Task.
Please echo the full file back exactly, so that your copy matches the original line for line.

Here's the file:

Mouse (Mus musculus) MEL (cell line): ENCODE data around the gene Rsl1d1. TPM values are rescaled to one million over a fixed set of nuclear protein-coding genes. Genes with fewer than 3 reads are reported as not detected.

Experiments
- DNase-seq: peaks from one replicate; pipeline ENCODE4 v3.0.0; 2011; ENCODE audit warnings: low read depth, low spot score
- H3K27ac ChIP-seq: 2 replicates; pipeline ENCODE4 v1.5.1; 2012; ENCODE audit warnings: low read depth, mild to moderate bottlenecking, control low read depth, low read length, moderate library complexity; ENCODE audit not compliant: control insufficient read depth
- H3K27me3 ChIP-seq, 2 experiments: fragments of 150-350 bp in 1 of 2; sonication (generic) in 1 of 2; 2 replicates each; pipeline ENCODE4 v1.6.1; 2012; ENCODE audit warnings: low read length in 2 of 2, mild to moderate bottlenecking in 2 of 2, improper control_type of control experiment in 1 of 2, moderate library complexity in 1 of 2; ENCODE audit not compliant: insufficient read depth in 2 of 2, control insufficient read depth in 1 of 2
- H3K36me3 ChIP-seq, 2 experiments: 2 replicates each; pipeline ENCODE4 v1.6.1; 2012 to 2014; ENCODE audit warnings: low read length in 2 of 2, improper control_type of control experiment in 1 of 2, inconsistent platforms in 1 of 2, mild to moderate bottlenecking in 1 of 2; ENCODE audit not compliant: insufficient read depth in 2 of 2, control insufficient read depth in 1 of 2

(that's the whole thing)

Mouse (Mus musculus) MEL (cell line): ENCODE data around the gene Rsl1d1. TPM values are rescaled to one million over a fixed set of nuclear protein-coding genes. Genes with fewer than 3 reads are reported as not detected.

Experiments
- DNase-seq: peaks from one replicate; pipeline ENCODE4 v3.0.0; 2011; ENCODE audit warnings: low read depth, low spot score
- H3K27ac ChIP-seq: 2 replicates; pipeline ENCODE4 v1.5.1; 2012; ENCODE audit warnings: low read depth, mild to moderate bottlenecking, control low read depth, low read length, moderate library complexity; ENCODE audit not compliant: control insufficient read depth
- H3K27me3 ChIP-seq, 2 experiments: fragments of 150-350 bp in 1 of 2; sonication (generic) in 1 of 2; 2 replicates each; pipeline ENCODE4 v1.6.1; 2012; ENCODE audit warnings: low read length in 2 of 2, mild to moderate bottlenecking in 2 of 2, improper control_type of control experiment in 1 of 2, moderate library complexity in 1 of 2; ENCODE audit not compliant: insufficient read depth in 2 of 2, control insufficient read depth in 1 of 2
- H3K36me3 ChIP-seq, 2 experiments: 2 replicates each; pipeline ENCODE4 v1.6.1; 2012 to 2014; ENCODE audit warnings: low read length in 2 of 2, improper control_type of control experiment in 1 of 2, inconsistent platforms in 1 of 2, mild to moderate bottlenecking in 1 of 2; ENCODE audit not compliant: insufficient read depth in 2 of 2, control insufficient read depth in 1 of 2